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Winter Harvest 

How to eat fresh and local when the snow begins to fall

click to enlarge Grocers like Main Market have found ways to keep things local during the cold months. - CHRISTINA WILSON
  • Christina Wilson
  • Grocers like Main Market have found ways to keep things local during the cold months.

Here, during the height of winter on the 47th parallel, we’re lucky to get nine hours of daylight. If we could only tip the earth a bit, then maybe we could avoid seasonal depression or, even better, eat fresh locally grown tomatoes in the middle of January. But, sadly, it seems that we are to be forever stuck with a short growing season.

As soil temperatures dip below 40 degrees and access to natural sunlight grows limited, some local farmers are trying to alter the inevitable by turning to indoor growing and stored crops in an effort to keep Inland Northwesterners eating locally throughout the winter months.

Gary Angell, owner and operator of Rocky Ridge Ranch and a Perry Street Farmer’s Market board member, has spearheaded an effort to keep the market open every Thursday evening through the winter months. Though you won’t find peppers or tomatoes at the indoor location (924 South Perry Street) you will find an array of storage crops like potatoes, apples and squash. You will also find fresh herbs and cool weather crops like leafy greens, brussel sprouts, leeks, beets and carrots.

Growing these products in winter isn’t easy. The wind coming down from the hills surrounding Gary and So Angell’s ranch can bring tears to your eyes, but the rows of three-foot-high “hoop houses” stand firm. The houses rely on the sun for the warmth necessary to keep kale, salad greens and Brussels sprouts in active growth stage. When the weather gets colder, the Angells shift their production focus to the heated greenhouses that contain winter greens and less hardy microgreen mixes. If you are ever in need of some winter aromatherapy, see if the Angells will let you inside their herb greenhouse.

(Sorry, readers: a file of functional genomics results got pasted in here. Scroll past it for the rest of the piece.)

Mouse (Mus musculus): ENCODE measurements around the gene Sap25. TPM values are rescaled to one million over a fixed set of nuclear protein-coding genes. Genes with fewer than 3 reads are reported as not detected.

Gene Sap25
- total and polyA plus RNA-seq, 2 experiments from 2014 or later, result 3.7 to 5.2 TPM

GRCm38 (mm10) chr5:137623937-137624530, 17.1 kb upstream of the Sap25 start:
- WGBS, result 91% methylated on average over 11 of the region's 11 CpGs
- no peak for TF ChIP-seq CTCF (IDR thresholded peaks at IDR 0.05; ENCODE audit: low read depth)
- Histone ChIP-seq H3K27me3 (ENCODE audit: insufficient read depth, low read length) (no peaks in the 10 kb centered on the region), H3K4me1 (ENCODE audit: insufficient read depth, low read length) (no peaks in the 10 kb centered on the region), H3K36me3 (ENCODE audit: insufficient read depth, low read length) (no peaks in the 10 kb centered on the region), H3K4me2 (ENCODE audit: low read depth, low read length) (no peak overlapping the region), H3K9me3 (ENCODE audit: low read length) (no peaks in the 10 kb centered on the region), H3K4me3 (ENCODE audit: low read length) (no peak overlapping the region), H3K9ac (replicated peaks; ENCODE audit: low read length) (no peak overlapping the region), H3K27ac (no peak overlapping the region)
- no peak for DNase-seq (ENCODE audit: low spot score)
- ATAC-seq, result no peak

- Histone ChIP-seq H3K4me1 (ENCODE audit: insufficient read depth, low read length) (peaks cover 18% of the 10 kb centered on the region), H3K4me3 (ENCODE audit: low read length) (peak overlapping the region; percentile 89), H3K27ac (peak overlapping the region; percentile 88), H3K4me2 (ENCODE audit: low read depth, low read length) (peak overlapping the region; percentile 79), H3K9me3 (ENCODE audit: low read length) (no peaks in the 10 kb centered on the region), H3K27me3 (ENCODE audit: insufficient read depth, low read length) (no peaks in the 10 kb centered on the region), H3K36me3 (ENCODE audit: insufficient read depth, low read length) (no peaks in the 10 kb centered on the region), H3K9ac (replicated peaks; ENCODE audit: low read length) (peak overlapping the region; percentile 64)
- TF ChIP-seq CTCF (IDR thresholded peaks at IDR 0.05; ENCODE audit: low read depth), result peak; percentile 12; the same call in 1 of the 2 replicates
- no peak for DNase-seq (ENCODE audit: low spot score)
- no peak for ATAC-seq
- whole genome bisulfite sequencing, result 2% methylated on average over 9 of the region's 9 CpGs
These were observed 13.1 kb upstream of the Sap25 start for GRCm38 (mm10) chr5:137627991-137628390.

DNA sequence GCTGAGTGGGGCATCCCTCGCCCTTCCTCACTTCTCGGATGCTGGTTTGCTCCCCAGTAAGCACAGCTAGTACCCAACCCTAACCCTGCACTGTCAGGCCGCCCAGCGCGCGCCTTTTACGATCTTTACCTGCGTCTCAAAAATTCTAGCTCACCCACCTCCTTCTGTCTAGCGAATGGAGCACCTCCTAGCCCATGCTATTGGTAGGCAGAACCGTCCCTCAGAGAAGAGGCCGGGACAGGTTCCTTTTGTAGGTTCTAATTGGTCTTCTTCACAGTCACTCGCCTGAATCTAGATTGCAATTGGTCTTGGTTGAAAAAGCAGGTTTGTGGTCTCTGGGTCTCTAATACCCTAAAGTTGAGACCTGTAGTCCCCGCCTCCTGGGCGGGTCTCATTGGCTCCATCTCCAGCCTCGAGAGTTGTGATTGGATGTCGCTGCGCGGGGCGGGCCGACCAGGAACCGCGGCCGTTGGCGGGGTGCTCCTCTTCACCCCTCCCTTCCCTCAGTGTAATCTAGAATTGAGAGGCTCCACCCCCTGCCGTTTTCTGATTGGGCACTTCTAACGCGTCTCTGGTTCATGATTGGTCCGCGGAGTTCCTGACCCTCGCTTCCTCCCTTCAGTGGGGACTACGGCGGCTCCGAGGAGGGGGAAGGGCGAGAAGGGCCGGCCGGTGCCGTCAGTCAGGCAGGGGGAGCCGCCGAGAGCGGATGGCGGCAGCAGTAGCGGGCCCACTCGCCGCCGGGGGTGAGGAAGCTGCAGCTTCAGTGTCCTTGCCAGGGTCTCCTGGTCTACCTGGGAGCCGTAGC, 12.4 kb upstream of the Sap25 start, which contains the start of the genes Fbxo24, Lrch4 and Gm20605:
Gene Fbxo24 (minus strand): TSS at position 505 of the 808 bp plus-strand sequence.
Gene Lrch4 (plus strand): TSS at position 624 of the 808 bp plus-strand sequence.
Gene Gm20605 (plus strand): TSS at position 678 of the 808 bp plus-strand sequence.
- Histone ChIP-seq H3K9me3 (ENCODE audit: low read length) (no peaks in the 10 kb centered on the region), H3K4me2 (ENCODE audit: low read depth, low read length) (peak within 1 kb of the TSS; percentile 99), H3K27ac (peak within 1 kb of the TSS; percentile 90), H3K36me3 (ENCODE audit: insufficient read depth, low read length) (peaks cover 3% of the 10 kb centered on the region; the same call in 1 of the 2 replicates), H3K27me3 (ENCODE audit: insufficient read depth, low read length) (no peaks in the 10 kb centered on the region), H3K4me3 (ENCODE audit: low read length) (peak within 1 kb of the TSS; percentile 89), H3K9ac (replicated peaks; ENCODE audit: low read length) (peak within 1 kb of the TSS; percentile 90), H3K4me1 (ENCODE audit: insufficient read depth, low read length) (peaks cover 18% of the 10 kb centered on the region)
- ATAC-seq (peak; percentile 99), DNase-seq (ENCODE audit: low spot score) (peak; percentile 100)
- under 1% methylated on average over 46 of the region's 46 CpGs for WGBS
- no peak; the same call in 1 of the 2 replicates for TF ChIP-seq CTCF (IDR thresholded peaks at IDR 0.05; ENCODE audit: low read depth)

Angell admits that winter harvesting is challenging, but he wishes more local farmers would grow through the seasons. He knows that the market for the produce is there.

Stuart Fry, another area farmer, has found this to be true. Along with his wife, Cheryl, Fry owns and operates C&S Hydrohuts, an 8,000-plant-capacity hydroponic farm in Otis Orchards. Outside it’s a cool gray day with the threat of freezing rain, but inside are heads of light green lettuce and the smell of spring. Fry steps into the brightly lit, humid, 66-degree hut and reveals row upon row of butterhead lettuce in different growing stages.

“That’s the new crop. That’s the crop we started yesterday,” says Fry, pointing to different rows of foods.

“Right now we’re pulling 1,500 head [of lettuce] a week,” he says. “During the winter we kind of fall behind a little bit because of lack of sunlight.”

Increasing the amount of light increases power usage and causes the crop to become less cost-effective. Fry strives to keep his prices within the same range as products that come from Canada and Mexico. He does bump up the lights enough to meet an increasing demand for his produce, a demand that includes calls for lettuce, kale, watercress and a variety of microgreen mixes. He doesn’t plan on stopping there.

“Our goal is next winter, to have tomatoes available in December, January … that’s what we’re hoping for,” he says.

These farmers earnestly believe in the work that they do and in the food that they grow. Over and over again they repeat variations of the same chorus: that their efforts aren’t so much about food as they are about creating and maintaining a healthy, sustainable economy and lifestyle in the Inland Northwest.

Feeling guilty because you’re not a farmer’s market patron or member of a community supported agriculture program? Buck up. You might be buying local without even knowing it. Local farm crops are found throughout the area in grocery stores like Huckleberry’s, Yokes, Rosauers and the Rocket Market.

Leah Scott, the Main Street Market’s produce manager, has found the grocery’s produce section awash with squash from Tolstoy Farms and apples from pretty much everywhere.

“If you’re in Washington and eating locally you have a wealth of options in apples right now. We have 25 different varieties,” she says.

Many are heirloom varieties and present some extraordinary tones of reds and golds. Starting next month, Scott will have recipes available in store and online for people who find the idea of slicing into a pristine squash somewhat intimidating.

Fortunately, restaurants like Sante, Wild Sage, Latah Creek and Clover purchase crops from C&S and Rocky Ridge Ranch. According to Angell, one restaurant with a locally grown menu can help support up to five family farms; even in the dead of winter. And by the dead of next winter, if Stuart and Cheryl Fry have their way, those restaurants can add some locally grown tomatoes to their locally grown greens. 

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